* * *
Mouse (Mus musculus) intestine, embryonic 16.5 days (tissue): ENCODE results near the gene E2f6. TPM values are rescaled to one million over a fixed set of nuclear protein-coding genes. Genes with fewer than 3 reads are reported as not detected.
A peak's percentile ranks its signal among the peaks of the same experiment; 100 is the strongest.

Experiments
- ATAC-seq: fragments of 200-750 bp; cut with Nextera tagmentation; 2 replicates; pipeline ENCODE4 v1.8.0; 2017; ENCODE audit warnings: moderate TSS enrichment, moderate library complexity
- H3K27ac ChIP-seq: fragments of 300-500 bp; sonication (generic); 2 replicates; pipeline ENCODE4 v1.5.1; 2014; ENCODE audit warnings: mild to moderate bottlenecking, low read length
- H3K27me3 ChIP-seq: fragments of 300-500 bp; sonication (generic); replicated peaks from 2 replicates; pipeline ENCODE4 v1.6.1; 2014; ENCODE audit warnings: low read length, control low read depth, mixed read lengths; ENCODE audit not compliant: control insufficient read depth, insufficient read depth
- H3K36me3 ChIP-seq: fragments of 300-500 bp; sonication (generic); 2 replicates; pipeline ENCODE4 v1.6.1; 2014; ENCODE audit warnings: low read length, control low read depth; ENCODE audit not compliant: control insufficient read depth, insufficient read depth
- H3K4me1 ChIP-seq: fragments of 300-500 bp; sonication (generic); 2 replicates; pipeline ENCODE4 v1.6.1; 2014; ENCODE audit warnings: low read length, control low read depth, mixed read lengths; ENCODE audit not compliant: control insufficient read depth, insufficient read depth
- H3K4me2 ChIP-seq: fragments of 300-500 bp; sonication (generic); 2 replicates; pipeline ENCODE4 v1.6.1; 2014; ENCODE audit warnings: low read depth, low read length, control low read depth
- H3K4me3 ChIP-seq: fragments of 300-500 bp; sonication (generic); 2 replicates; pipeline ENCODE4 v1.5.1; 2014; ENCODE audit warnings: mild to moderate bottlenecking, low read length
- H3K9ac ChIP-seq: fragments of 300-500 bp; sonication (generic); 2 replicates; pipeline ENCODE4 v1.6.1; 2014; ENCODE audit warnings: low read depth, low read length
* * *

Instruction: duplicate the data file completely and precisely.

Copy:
Mouse (Mus musculus) intestine, embryonic 16.5 days (tissue): ENCODE results near the gene E2f6. TPM values are rescaled to one million over a fixed set of nuclear protein-coding genes. Genes with fewer than 3 reads are reported as not detected.
A peak's percentile ranks its signal among the peaks of the same experiment; 100 is the strongest.

Experiments
- ATAC-seq: fragments of 200-750 bp; cut with Nextera tagmentation; 2 replicates; pipeline ENCODE4 v1.8.0; 2017; ENCODE audit warnings: moderate TSS enrichment, moderate library complexity
- H3K27ac ChIP-seq: fragments of 300-500 bp; sonication (generic); 2 replicates; pipeline ENCODE4 v1.5.1; 2014; ENCODE audit warnings: mild to moderate bottlenecking, low read length
- H3K27me3 ChIP-seq: fragments of 300-500 bp; sonication (generic); replicated peaks from 2 replicates; pipeline ENCODE4 v1.6.1; 2014; ENCODE audit warnings: low read length, control low read depth, mixed read lengths; ENCODE audit not compliant: control insufficient read depth, insufficient read depth
- H3K36me3 ChIP-seq: fragments of 300-500 bp; sonication (generic); 2 replicates; pipeline ENCODE4 v1.6.1; 2014; ENCODE audit warnings: low read length, control low read depth; ENCODE audit not compliant: control insufficient read depth, insufficient read depth
- H3K4me1 ChIP-seq: fragments of 300-500 bp; sonication (generic); 2 replicates; pipeline ENCODE4 v1.6.1; 2014; ENCODE audit warnings: low read length, control low read depth, mixed read lengths; ENCODE audit not compliant: control insufficient read depth, insufficient read depth
- H3K4me2 ChIP-seq: fragments of 300-500 bp; sonication (generic); 2 replicates; pipeline ENCODE4 v1.6.1; 2014; ENCODE audit warnings: low read depth, low read length, control low read depth
- H3K4me3 ChIP-seq: fragments of 300-500 bp; sonication (generic); 2 replicates; pipeline ENCODE4 v1.5.1; 2014; ENCODE audit warnings: mild to moderate bottlenecking, low read length
- H3K9ac ChIP-seq: fragments of 300-500 bp; sonication (generic); 2 replicates; pipeline ENCODE4 v1.6.1; 2014; ENCODE audit warnings: low read depth, low read length